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  • Writer's pictureGary Moller

Elder Abuse in Nursing Homes

Updated: Mar 4

An elderly woman with her caregiver
The mere loss of physical contact can kill

There are many reports of increased deaths among the elderly, as the consequence of lockdowns. To understand more about this, including the enormity of the problem, please read some of these articles and reports.

This is elder abuse.

The unintended consequences of well-intentioned public health measures.

Elder abuse can be as subtle as neglect of provision of regular dental health services. This problem of neglect is widespread throughout the developed world, presumably including New Zealand. We can add malnutrition to the list of neglects. Add the excessive and pointless use of medication, including the use of medication to control patients who might otherwise be too "stroppy" to manage.



Here is a resource about elder abuse that is relevant not just for the USA

"According to the Centers for Disease Control (CDC), each year in the United States there are more than a half a million reported cases of elder abuse. Because thousands of cases go undiscovered and unreported, the actual number is considerably higher. While elder abuse in nursing homes is pandemic, there are even more cases of abuse occurring in private settings."

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Gary Moller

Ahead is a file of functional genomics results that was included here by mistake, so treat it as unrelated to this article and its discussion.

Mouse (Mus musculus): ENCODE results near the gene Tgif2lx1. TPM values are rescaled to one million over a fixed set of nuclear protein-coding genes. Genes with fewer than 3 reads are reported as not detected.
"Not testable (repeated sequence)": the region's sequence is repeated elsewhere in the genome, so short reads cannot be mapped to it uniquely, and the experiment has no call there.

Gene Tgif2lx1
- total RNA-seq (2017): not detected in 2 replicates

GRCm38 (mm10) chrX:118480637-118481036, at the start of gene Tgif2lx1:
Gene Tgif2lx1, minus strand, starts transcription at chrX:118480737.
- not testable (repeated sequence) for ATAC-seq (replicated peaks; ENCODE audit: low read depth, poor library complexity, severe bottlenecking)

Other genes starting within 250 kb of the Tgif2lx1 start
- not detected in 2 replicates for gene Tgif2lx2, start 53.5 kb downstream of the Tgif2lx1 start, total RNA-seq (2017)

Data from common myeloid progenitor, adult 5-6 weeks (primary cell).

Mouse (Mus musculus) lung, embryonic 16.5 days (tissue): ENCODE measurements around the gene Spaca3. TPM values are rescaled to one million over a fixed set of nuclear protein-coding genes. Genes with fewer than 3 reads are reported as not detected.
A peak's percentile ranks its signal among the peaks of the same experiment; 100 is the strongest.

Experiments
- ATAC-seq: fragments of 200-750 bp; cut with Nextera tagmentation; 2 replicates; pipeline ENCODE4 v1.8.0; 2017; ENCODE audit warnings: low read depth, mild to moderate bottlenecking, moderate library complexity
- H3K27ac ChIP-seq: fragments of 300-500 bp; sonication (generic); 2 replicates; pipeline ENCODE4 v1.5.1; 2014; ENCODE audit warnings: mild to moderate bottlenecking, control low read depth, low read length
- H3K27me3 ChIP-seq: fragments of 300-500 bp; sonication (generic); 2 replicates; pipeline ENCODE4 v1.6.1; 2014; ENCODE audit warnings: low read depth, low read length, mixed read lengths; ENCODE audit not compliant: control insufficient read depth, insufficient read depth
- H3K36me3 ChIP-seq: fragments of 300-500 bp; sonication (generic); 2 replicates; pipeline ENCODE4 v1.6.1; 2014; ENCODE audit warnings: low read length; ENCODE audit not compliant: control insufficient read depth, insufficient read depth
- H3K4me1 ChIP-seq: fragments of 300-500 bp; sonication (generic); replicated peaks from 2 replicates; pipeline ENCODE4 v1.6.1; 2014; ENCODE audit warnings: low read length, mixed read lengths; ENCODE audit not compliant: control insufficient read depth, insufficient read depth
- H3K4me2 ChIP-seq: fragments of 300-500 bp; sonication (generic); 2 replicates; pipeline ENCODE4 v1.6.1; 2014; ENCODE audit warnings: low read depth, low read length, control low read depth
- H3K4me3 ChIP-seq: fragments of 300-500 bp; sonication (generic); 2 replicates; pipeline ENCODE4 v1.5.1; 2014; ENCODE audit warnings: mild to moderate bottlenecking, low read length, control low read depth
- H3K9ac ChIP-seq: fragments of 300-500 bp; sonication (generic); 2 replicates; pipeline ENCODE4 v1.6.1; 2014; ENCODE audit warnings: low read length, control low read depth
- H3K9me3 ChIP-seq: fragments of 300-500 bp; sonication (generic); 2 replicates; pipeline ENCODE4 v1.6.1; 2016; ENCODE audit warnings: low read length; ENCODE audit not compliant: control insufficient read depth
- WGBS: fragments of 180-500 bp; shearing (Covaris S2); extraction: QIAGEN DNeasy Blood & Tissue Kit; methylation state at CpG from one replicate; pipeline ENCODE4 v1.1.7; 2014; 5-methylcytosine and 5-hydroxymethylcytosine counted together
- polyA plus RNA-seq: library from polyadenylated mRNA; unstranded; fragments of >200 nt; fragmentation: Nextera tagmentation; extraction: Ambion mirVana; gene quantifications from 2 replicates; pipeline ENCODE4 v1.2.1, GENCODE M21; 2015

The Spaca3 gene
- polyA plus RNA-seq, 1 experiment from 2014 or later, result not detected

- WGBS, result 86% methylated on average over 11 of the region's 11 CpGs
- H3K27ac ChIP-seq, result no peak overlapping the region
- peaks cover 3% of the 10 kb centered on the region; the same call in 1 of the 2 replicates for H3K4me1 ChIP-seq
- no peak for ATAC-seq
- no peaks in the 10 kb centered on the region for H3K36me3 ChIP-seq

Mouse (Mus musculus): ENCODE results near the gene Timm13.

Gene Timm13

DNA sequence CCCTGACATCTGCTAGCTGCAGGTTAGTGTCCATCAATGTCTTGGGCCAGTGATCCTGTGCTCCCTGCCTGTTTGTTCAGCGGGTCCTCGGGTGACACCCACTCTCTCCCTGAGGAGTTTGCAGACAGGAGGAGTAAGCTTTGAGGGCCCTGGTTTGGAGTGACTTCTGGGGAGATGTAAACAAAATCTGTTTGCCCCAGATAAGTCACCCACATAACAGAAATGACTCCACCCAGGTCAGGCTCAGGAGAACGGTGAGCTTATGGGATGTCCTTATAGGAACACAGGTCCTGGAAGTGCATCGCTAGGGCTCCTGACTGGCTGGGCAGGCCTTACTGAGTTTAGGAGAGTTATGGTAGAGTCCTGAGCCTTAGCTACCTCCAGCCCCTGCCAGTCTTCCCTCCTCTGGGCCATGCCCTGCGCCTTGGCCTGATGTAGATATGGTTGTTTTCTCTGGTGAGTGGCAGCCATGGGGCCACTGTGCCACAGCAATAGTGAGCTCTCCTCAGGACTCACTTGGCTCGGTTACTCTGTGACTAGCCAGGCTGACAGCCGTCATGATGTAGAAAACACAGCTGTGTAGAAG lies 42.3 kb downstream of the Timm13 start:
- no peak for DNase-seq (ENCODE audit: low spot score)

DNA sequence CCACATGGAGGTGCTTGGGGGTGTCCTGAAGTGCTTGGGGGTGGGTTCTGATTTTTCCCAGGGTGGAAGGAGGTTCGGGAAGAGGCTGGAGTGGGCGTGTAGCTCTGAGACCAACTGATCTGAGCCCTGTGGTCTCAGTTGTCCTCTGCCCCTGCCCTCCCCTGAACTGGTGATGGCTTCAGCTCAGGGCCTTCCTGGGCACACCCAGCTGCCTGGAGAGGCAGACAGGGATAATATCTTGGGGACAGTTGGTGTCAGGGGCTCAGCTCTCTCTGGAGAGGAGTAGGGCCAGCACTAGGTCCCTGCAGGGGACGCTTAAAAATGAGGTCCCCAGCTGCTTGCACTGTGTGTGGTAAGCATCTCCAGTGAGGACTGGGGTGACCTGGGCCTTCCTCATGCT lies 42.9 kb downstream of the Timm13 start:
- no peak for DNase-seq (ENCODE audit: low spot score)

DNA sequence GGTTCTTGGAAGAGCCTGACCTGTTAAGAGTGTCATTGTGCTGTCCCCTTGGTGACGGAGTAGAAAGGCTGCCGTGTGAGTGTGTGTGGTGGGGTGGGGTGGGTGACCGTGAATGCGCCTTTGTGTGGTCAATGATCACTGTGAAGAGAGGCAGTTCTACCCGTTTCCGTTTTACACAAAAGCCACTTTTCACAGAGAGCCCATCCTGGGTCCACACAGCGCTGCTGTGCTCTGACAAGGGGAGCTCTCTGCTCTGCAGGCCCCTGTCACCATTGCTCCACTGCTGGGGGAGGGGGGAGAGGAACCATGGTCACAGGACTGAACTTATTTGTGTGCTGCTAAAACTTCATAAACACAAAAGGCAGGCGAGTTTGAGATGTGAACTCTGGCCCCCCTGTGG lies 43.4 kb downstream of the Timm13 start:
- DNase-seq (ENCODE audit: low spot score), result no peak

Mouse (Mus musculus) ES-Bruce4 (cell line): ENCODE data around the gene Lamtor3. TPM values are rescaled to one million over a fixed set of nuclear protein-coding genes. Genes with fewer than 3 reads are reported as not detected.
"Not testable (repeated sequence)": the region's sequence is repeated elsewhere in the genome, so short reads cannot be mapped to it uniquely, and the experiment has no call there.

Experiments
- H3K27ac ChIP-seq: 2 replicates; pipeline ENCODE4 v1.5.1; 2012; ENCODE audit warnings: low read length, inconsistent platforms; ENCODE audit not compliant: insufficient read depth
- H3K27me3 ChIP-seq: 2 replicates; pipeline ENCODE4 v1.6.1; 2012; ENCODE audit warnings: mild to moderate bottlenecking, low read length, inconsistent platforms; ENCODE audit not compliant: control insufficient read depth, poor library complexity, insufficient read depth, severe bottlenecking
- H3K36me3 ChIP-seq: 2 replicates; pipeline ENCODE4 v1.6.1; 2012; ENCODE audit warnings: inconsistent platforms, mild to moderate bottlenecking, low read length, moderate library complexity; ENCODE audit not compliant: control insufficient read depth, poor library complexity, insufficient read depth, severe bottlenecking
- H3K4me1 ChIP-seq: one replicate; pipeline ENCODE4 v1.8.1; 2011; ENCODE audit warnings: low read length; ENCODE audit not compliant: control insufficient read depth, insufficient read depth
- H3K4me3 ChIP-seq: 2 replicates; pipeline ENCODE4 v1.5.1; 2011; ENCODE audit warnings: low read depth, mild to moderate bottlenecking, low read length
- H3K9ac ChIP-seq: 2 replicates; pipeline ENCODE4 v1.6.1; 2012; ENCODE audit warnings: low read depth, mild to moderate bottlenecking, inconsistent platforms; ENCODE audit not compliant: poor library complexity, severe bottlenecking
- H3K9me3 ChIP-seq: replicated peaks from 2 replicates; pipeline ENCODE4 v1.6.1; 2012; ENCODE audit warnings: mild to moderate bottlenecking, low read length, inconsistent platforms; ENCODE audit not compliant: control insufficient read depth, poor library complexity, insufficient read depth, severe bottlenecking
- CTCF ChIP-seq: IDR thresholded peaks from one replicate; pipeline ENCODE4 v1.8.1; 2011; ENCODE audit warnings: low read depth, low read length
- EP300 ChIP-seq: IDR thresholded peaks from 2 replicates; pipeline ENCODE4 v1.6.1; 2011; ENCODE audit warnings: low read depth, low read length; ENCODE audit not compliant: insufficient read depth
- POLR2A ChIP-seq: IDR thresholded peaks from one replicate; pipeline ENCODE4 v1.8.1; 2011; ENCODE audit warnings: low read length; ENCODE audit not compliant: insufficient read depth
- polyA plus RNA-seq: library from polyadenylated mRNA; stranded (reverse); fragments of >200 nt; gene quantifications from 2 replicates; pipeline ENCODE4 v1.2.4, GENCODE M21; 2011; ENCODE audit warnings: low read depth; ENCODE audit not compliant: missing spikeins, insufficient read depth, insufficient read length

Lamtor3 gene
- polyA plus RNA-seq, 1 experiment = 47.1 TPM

Gary Moller
Mar 20, 2021

Thank you for your contribution, loujojolou. Some of the best performers on the share market are the operators of these facilities. These are also among the worst performers when it comes to wages and conditions for workers. I appreciate, as well, that there are some facilities that are grossly under-funded - full-stop - which means not enough to adequately staff these facilities and to provide career paths. It also means resorting to the cheapest food.

I would never, for a moment, be critical of the tireless front-line workers in these facilities. They do the best with the scarce resources given to them.


Mar 20, 2021

I work in a rest home and I can tell you they have absolutely no idea how to feed their residents. The menu's the dieticians prescribe ensure a slow decline in mental and physical health while ensuring they have just enough nutrition to survive to keep the cash-cow alive. It's truly despicable and heart-breaking.


Gary Moller
Gary Moller
Mar 20, 2021

When I was working in Dunedin Hospital about 1976, an elderly woman was admitted from a rest home to lose weight. She was placed on a diet of a slice of white bread and a dollop of marmite and a glass of water each day. Nothing else. Other than dementia and being very overweight, she was in relative good health.

She was confined to bed in a room, white walls, no pictures, no radio, no TV.

I watched her go gaga. Ten days after admission she was dead. She just stopped living.

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